Robert Rauschenberg was a pioneer of contemporary art, experimentation, and kindness, and produced work all over the world with the ROCI (Rauschenberg Overseas Cultural Interchange). He lived among creators in countries struggling with some kind of disarray and worked with them to generate art inspired by and using techniques from their cultures. Rauschenberg, Art and Life is a detailed account of the processes the man and his art underwent to be established as a worldwide success.
It is about the artist as much as it is about the art, which is actually kind of rare for these sorts of books. However, it manages to stray away from simply recounting Rauschenberg’s life story and showing how he got the platform he did – instead, it describes the creative processes that lead to the many works he produced over his career.
His most impressive production, rather than being any particular piece of art, is the ROCI, to which he dedicated much of his time and effort. It was a kind of cultural exchange scheme, where the outcome was to befriend people and learn about their lives as much as it was to produce a new series of artworks.
Rauschenberg, Art and Life gives a new insight to the motivations behind this work, revealing that the artist sometimes faced boundaries regarding the presentation of his ROCI art but was always backed up by the people with whom he was working. He lived humbly in the same areas as his collaborators and earned great respect among them because of this.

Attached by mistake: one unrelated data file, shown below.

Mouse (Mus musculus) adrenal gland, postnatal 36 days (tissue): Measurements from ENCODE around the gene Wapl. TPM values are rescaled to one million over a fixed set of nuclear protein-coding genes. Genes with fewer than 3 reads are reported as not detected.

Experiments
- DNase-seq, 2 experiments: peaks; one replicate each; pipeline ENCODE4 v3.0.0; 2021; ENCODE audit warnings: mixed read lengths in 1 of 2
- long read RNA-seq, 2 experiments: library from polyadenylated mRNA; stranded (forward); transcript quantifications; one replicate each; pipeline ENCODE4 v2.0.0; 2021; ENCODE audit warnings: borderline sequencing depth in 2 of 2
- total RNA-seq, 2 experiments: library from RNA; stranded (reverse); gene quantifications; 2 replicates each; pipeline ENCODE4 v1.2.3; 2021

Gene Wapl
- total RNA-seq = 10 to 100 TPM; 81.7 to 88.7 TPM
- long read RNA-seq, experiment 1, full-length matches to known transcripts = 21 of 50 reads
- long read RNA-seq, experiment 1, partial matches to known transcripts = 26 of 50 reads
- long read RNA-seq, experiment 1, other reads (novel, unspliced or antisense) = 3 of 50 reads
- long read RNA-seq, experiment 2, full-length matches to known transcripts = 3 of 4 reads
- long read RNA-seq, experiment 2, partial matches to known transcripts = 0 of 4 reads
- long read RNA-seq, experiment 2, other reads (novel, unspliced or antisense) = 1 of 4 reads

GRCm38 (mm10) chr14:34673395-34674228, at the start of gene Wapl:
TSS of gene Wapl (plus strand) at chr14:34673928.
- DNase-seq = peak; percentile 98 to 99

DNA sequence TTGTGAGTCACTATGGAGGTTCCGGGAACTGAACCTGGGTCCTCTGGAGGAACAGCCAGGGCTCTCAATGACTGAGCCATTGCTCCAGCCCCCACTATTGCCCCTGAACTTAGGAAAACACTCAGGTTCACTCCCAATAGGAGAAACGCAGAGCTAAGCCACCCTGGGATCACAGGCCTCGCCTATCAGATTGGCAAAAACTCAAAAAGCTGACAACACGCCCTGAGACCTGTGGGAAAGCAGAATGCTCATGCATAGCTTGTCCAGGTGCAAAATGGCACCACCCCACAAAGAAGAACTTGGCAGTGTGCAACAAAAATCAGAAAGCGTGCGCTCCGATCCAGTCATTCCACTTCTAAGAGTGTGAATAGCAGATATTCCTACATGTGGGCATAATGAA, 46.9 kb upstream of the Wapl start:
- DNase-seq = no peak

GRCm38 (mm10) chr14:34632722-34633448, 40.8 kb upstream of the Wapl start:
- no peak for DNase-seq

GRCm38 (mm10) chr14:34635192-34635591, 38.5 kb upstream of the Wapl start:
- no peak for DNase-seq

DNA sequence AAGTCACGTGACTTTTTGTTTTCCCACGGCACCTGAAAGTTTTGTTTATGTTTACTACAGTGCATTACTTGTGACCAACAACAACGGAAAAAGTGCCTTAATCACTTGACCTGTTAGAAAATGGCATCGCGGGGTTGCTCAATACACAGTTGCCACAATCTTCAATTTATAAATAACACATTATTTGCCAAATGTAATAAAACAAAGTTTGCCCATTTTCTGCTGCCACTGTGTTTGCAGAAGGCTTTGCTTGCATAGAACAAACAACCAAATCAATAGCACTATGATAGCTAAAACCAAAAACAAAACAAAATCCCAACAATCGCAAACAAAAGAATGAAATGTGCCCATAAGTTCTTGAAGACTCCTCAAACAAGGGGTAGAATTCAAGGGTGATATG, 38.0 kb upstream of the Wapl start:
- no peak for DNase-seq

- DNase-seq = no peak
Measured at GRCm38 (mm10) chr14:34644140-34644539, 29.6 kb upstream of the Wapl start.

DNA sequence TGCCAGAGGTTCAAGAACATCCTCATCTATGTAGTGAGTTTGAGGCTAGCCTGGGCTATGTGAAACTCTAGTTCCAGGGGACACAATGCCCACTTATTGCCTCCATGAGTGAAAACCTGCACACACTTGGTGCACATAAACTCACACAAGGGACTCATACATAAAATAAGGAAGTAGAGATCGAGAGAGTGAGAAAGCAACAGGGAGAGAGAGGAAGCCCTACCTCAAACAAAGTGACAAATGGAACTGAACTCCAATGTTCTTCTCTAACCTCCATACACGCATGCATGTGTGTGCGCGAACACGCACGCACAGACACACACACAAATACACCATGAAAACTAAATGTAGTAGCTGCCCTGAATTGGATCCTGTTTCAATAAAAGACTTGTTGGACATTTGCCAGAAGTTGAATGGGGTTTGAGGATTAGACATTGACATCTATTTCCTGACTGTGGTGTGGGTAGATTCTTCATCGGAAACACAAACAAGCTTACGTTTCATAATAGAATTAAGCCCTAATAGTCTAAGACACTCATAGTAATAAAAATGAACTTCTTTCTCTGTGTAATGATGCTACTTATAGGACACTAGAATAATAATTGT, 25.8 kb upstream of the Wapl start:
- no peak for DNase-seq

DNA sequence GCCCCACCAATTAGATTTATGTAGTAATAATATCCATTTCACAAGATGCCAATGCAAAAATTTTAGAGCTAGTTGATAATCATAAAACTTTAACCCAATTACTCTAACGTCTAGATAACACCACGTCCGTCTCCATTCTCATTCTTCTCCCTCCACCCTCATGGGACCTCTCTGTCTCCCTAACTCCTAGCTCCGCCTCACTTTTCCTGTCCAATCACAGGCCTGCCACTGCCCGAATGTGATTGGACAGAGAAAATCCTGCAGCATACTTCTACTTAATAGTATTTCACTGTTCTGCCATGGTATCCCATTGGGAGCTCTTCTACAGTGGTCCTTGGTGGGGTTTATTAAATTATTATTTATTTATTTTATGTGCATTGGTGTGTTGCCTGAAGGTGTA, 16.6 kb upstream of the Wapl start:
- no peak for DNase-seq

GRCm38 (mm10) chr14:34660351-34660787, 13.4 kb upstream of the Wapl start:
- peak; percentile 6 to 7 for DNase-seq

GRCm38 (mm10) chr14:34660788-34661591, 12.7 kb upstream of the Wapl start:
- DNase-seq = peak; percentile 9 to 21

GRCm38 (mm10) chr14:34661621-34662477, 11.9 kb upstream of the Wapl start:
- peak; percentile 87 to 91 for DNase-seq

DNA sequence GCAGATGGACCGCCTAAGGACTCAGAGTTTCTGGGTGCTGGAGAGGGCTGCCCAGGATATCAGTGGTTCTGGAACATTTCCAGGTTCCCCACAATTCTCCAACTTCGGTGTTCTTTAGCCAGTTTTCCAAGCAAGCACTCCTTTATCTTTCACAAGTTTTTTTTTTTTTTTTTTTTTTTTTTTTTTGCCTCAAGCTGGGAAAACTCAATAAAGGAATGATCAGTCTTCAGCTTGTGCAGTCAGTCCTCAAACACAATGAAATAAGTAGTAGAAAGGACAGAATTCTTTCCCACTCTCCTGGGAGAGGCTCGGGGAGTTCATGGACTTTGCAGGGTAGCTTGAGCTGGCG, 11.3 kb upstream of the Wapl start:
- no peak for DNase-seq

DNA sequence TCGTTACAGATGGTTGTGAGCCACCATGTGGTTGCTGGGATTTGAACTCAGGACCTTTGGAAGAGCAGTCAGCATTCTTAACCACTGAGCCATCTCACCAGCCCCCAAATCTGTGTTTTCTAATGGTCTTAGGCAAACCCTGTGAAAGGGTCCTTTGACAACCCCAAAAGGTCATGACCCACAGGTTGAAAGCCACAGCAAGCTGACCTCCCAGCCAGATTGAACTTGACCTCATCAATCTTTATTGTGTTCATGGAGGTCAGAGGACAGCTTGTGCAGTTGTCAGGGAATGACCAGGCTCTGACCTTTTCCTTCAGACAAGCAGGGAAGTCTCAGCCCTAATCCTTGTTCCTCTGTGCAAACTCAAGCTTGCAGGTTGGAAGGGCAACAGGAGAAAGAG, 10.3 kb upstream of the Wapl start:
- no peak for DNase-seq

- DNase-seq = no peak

The tale of Rauschenberg’s collaboration with John Cage, the composer and music theorist, particularly amused and interested me. The two were friends, and decided to collaborate on a piece called ‘Automobile Tile Print’ – it does pretty much exactly what it says on the tin.
Cage sat in his car whilst Rauschenberg laid out sheets of paper on the ground, and then drove over them, creating a thick tyre print across the width of the sheets. Rauschenberg later commented: “He did a beautiful job, but I consider it my print,” to which Cage replied, “But which one of us drove the car?”
The exchange between the two innovators opens a wider dialogue asking about the belonging and ownership of art, which again leads back to the ROCI art: are the collaborations simply Rauschenberg’s, since he set up the meetings and ultimately began the interactions with the other artists? Or can the nameless contributors claim equal ownership? Can the countries, even, and the cultures in which they were produced, claim some rights to the art produced in their land using their ideas and traditions?
Judging on the Rauschenberg presented in this book, he would have wholeheartedly agreed that his contribution was only part of the input seen in the final products. He is shown to have been a sensitive, aware, determined, and all-round nice person – making the artworks seen in the book even more interesting and likeable.
I was a fan of Rauschenberg before reading this book, and after reaching its end I am more confident in his experimentation and the mindset he left behind as his legacy. A wholly inspiring book with just the right amount of artistic interludes to the fascinating text.